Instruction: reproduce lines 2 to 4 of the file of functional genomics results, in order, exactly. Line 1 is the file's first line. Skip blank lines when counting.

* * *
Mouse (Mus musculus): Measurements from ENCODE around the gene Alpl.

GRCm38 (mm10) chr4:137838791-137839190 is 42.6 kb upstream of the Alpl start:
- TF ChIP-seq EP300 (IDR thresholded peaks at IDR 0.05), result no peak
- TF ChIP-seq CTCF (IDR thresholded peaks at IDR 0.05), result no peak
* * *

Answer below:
GRCm38 (mm10) chr4:137838791-137839190 is 42.6 kb upstream of the Alpl start:
- TF ChIP-seq EP300 (IDR thresholded peaks at IDR 0.05), result no peak
- TF ChIP-seq CTCF (IDR thresholded peaks at IDR 0.05), result no peak